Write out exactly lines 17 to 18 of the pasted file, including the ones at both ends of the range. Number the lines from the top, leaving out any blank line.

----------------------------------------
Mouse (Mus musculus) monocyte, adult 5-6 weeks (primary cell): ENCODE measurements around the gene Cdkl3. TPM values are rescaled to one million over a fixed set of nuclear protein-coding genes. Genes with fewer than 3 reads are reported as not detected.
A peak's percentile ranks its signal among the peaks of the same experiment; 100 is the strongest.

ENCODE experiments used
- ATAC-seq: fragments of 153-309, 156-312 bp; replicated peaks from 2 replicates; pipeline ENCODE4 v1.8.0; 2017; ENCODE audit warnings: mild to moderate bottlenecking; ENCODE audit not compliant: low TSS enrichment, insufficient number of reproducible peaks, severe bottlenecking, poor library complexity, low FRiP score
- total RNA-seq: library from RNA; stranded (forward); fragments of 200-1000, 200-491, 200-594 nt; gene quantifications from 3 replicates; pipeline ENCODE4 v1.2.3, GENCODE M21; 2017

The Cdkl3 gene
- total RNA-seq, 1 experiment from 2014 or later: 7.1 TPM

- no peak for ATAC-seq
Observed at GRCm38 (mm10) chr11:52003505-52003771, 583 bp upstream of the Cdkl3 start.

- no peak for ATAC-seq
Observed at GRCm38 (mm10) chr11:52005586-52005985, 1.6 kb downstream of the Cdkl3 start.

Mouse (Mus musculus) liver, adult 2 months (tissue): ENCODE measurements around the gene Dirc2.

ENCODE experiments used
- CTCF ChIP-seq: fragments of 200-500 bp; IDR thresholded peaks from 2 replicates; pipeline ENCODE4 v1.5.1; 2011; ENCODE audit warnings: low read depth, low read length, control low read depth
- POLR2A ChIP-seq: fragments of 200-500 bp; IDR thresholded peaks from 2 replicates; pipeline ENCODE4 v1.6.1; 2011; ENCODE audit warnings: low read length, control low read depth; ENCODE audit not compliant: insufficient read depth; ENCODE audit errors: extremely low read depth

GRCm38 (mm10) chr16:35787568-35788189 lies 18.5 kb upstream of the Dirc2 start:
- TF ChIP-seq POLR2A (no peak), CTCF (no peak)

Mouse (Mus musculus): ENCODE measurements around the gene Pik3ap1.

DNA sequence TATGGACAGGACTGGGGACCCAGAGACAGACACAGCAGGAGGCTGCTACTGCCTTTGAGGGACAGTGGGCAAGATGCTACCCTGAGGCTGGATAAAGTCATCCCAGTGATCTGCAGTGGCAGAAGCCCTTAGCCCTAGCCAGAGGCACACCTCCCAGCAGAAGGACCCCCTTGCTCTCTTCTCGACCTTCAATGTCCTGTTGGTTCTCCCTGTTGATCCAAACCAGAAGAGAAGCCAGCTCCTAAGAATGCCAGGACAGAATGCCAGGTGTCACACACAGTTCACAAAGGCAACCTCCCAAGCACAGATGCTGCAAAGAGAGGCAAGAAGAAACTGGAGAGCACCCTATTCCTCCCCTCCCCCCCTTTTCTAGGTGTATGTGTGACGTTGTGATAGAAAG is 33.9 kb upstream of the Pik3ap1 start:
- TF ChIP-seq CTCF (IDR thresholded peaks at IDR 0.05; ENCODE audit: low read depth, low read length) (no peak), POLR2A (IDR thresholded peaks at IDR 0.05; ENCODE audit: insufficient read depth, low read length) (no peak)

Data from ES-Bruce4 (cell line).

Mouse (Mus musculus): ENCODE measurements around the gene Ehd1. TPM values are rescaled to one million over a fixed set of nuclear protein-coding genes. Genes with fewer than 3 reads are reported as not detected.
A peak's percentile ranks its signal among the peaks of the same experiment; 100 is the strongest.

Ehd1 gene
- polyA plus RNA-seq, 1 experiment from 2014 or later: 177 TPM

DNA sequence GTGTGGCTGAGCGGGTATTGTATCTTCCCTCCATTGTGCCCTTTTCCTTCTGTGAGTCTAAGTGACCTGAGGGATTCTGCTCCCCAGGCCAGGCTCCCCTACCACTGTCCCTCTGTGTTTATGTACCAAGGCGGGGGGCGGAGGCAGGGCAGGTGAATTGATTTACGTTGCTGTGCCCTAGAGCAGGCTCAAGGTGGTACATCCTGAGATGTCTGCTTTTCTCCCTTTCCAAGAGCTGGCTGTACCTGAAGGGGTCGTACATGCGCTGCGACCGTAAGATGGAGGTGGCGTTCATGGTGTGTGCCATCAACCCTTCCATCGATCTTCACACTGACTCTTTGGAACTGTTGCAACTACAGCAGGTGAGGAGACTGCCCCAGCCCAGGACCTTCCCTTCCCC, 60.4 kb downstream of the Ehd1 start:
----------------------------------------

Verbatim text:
- TF ChIP-seq POLR2A (no peak), CTCF (no peak)

Mouse (Mus musculus): ENCODE measurements around the gene Pik3ap1.